Mrs. Gooch came in, apparently overhearing their conversation. “What on earth goes on up there in that solar thing, as you call it? Sakes alive, I hear all kinds of crazy noises from up there. It’s enough to give me the heebie-jeebies.” She put a plate of toast in front of Socrates.
Ethan and Jynx noticed their uncle didn’t answer. He sat and nibbled quietly on his toast, a contented look on his face. His eyes seemed to twinkle when Mrs. Gooch mentioned the mysterious room.
The solar was the only room in the house that Ethan hadn’t seen. Once he solved the maze, getting into the solar would be his next challenge.
“Speaking of my solar, I think I’ll head that way now. I’m really struggling with a painting. My blue is not getting along with a particularly peevish shade of purple. Good night, y’all,”
Socrates said, pushing back his chair and then exiting the room.
Ethan pushed back his plate of spaghetti. “I think I’ll head to the library.”
“Ethan, wait,” said Jynx. “I want to talk to you: I saw the maze. I think it’s really creepy, and there’s no way I’m going in there. You wanted to leave me out of this—well, you get your wish. I’m going to see if I can find Badger.”
“I wonder how long she’s going to be mad at me?” he muttered, getting up from the table and walking toward the hallway. He was surprised to see Badger blocking the door. She was staring at him with a disapproving glare.
“Oh, come on, Badger. Not you too?” Ethan said.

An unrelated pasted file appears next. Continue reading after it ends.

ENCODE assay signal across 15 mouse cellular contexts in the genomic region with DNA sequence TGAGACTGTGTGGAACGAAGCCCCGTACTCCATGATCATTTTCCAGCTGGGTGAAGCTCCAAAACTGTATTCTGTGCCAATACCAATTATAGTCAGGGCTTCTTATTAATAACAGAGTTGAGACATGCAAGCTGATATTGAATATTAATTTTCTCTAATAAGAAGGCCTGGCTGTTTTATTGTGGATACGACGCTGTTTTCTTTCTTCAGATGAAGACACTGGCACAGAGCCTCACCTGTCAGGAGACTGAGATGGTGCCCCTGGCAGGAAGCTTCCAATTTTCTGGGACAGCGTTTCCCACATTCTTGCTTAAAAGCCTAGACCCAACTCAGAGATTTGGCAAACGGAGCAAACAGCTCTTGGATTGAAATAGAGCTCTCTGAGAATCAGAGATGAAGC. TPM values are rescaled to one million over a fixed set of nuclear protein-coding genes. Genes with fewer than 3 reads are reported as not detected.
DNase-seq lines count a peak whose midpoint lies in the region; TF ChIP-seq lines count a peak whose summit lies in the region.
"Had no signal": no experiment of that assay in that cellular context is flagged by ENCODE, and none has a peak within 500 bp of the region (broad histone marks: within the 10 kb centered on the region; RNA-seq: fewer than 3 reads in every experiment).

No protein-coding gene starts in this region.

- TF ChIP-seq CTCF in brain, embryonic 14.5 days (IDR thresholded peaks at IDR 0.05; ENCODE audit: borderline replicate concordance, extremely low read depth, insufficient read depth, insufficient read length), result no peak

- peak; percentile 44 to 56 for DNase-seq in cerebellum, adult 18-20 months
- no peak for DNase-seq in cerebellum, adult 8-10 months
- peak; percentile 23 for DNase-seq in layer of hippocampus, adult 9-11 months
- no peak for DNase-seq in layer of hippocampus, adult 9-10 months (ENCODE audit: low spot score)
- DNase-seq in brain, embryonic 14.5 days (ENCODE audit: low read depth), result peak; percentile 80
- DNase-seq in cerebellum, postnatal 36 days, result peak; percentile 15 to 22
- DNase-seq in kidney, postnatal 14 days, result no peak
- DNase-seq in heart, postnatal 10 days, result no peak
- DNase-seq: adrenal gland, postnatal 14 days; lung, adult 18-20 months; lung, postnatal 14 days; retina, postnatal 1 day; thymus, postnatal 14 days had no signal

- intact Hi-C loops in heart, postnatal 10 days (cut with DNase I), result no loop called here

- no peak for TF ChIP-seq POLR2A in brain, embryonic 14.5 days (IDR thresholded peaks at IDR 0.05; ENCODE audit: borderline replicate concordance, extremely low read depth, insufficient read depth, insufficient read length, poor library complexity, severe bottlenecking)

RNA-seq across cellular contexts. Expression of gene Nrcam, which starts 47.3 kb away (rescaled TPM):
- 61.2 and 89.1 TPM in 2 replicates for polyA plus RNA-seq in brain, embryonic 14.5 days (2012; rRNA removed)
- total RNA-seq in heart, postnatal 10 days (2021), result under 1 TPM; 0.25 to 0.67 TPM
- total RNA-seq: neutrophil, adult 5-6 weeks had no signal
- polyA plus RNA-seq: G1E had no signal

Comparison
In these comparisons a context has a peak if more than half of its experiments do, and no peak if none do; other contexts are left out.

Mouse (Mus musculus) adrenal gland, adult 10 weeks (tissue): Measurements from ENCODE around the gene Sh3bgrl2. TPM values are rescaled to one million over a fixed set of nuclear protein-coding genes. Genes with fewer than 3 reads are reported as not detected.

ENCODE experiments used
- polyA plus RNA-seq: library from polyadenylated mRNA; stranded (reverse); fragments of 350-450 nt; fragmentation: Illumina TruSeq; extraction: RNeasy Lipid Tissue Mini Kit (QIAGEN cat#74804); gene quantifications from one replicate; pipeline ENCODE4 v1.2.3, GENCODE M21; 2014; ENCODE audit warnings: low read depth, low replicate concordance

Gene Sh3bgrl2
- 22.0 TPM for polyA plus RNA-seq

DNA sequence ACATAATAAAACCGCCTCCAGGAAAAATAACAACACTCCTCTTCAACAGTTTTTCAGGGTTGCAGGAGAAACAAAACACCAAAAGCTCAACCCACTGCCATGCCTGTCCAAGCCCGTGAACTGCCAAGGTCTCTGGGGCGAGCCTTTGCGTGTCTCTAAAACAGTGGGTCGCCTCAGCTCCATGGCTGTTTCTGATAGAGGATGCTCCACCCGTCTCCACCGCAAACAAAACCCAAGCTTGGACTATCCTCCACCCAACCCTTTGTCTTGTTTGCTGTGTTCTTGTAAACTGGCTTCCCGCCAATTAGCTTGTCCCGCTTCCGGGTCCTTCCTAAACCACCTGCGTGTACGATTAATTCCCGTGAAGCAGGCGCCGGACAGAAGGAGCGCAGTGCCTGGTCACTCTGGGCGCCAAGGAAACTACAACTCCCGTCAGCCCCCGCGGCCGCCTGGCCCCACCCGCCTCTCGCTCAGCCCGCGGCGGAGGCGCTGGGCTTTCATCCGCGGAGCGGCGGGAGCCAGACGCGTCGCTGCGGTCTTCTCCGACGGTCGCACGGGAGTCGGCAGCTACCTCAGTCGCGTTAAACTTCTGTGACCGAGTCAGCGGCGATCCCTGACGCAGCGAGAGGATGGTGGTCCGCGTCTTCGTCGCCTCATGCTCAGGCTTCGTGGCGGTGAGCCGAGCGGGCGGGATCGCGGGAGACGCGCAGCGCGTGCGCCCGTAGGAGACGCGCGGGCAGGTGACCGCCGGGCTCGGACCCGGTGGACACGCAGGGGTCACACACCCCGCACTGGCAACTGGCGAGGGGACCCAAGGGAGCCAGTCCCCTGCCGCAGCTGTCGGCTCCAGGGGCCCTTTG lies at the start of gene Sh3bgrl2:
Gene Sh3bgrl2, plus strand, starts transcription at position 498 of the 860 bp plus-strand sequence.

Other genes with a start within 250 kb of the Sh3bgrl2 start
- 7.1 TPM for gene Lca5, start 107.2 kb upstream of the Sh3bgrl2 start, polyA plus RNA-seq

Badger turned from the doorway, and with a flick of her tail, she was gone.
“This stinks. The riddle in the Sherlock Holmes story doesn’t work at Gramarye. It doesn’t make any sense,” Ethan said to himself as the fire popped and crackled in the library’s fireplace.
Out of the corner of his eye, Ethan again saw Amos, the boy with blond hair, peering in the window. He was motioning Ethan over to him. Annoyed, Ethan made his way to the window, unlatched it, and cracked it just a little.
Amos asked, “How about letting me in?” “Uh, I don’t know. Why?”
“Well, it’s polite for one, and it’s also freezing out here. By the way, you did push me into an immense crater.”
“You fell into the hole,” Ethan said.
“Okay, you got me there. I thought we could, you know, hang out.”
“I don’t think—”
“I’m bored out of my mind living around here, and it’s freezing. Can you let me in? I’ll catch my death.”
Ethan looked at Amos standing outside in the cold night, and giving in, he opened the large window.
Amos scampered through. As he was removing his coat, he asked, “So, what are you doing?”
“I’m really having a tough time trying to solve a riddle,” Ethan said, then immediately realized his mistake. He didn’t want to get Amos involved in his mystery.
“A riddle—fascinating! I’m incredibly adept. Riddles are what I do best. Give me all the facts,” Amos said, pulling off his boots.
“Oh, yeah, the riddle’s over here.”
As they made their way to the fireplace, Amos oohed and aahed and touched everything. “I’ve always wanted to be in here! Do you have any hot tea?” he asked.
“Soda makes me all bloated. Oh, and can we have cookies too?” Amos asked.
“Maybe later. Right now I need help with this riddle.” At the word riddle, Amos became very serious.
Ethan said, “Here’s the deal—you can’t tell anybody what I’m about to tell you. You’ve got to swear.”
“Ethan, how can I swear an oath without facts? An oath is serious.”
“I’m not telling you anything unless you swear.”
Amos’s face scrunched up, and his hands clenched together. Struggling, he said, “Gee whiz. Okay, I swear!”
Ethan told him about the maze and Gramarye House’s magic. Amos was fascinated.
“I never knew!” Amos said. “You can’t see the entrance from the upstairs window?”
“Not that I . . .” Ethan stopped. “I didn’t notice.”
“You’ve got to be kidding me,” Amos said. “You’ve spent all this time and didn’t look at the top of the maze? How stupid.”